• Author: Dag Hartelius, Natasha Randall
  • Publication Date: 11-1998
  • Content Type: Working Paper
  • Institution: EastWest Institute
  • Abstract: Over the last year we have witnessed a deteriorating climate in Russian-Western relations - or at least this has been the perception. The Russian financial crisis has accelerated the trend in Russia to blame the West - in particular the US - for their troubles. In America and Europe a new debate has been spawned on what kind of Russia we are now dealing with. Old truths, or old perceptions, are being questioned and relations are being reassessed.
  • Topic: International Relations, Economics
  • Political Geography: Russia, United States, America, Europe, Asia
  • Author: Rado Petkov, Rick Petree
  • Publication Date: 09-1998
  • Content Type: Working Paper
  • Institution: EastWest Institute
  • Abstract: The Communist dominated Duma sent a stern message to President Yelstin on September 7th by rejecting his nominee, Viktor Chernomyrdin, for the second time. The vote was 273 against and 138 for (with one abstention). While Chernomyrdin's showing improved substantially from the Duma's first ballot, he still fell far short of the 226 votes needed for Duma approval. Furthermore, his gains came largely from Zhirinovsky's nationalist faction, which has a crass history of trading votes to “the highest bidder.” Yelstin's opposition, on the other hand, benefited from the support of independent deputies comprising a group called “Regions of Russia”: their approval of Chernomyrdin dropped from 86% to 50% in the second round.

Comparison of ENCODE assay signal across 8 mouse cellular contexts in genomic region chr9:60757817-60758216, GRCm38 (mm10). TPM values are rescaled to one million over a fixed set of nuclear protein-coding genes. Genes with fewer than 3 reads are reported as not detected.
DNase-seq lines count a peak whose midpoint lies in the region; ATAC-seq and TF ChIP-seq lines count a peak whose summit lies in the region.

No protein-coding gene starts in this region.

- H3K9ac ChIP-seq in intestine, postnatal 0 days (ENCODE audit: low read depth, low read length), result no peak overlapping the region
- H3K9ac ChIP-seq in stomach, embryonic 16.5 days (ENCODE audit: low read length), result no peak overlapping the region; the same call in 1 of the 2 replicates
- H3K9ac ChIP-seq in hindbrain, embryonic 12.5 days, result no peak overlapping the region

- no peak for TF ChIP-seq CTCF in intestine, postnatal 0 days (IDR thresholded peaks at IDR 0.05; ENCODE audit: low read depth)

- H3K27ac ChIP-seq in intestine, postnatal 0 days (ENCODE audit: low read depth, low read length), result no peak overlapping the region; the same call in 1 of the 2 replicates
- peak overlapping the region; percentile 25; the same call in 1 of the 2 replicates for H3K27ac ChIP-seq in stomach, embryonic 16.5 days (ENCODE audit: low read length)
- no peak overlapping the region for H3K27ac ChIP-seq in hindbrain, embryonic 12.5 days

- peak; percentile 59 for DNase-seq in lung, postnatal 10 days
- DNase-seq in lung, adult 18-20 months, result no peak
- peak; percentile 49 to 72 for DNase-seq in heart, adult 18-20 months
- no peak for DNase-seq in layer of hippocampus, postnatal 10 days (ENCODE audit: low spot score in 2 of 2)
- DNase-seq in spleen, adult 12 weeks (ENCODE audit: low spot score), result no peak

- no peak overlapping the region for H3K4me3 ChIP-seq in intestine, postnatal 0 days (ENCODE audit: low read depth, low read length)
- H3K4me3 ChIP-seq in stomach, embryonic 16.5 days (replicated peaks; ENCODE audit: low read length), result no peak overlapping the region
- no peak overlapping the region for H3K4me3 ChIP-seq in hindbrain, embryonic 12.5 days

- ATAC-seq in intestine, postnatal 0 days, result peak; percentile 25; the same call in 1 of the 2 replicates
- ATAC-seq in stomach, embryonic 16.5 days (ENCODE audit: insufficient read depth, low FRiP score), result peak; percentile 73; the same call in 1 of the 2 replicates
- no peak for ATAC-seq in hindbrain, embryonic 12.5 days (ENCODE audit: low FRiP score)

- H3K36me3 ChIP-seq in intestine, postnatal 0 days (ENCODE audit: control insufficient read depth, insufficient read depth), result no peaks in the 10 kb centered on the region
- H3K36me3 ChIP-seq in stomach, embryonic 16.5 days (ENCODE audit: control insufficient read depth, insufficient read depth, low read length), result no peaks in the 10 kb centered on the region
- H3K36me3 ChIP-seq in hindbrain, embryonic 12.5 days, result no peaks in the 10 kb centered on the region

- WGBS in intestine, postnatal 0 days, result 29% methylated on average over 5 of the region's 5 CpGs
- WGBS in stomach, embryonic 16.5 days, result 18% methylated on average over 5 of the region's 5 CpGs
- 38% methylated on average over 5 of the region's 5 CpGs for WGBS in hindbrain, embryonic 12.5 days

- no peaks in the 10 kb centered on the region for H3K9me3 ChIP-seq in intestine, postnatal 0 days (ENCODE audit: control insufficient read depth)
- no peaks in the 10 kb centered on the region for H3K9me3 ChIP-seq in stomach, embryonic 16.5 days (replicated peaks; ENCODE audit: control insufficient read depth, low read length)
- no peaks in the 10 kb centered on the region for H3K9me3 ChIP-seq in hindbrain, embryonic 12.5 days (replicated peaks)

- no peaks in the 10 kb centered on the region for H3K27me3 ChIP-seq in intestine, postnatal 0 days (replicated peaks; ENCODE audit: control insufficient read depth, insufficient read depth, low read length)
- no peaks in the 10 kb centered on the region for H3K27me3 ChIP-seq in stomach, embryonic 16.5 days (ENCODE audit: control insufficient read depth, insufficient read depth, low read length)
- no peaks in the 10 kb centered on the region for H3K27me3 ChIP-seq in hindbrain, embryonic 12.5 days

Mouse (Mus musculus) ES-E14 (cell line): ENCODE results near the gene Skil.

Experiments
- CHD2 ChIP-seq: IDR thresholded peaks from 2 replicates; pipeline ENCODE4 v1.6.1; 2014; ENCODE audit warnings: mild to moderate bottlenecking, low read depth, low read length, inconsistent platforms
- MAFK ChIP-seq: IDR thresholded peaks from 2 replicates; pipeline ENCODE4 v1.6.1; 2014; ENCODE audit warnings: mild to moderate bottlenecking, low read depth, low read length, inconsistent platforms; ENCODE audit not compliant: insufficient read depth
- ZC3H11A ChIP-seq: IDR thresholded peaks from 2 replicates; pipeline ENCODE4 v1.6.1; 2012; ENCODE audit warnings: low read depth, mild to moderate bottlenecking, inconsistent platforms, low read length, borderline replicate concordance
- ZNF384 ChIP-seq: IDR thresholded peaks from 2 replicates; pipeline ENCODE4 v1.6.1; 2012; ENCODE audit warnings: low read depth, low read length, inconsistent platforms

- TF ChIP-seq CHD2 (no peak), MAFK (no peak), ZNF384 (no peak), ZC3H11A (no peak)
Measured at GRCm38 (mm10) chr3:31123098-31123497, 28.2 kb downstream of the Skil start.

• Topic: Conflict Prevention, Economics, Government
  • Political Geography: Russia, Europe, Asia
  • Author: Allen Collinsworth, Robert Orttung, Rado Petkov, Rick Petree
  • Publication Date: 08-1998
  • Content Type: Working Paper
  • Institution: EastWest Institute
  • Abstract: At approximately 12.30 p.m. EST today, the Duma rejected Chernomyrdin's nomination as Prime Minister by an open ballot vote of 251-94 (with 105 abstaining). 226 votes are needed to confirm him. Chernomyrdin's own Our Home Is Russia party provided most of his support (64 votes). Zhirinovsky's party, the Liberal Democrats, abstained (49 votes). Analysts underscored the weakness of support for Chernomyrdin by noting that, in the first round of voting on the nomination of Prime Minister Kiriyenko five months ago, Kiriyenko polled 143 votes in favor. This was in secret balloting, however, which to some extent invalidates the comparison.
  • Topic: Conflict Prevention, Economics, Government
  • Political Geography: Russia, Europe, Asia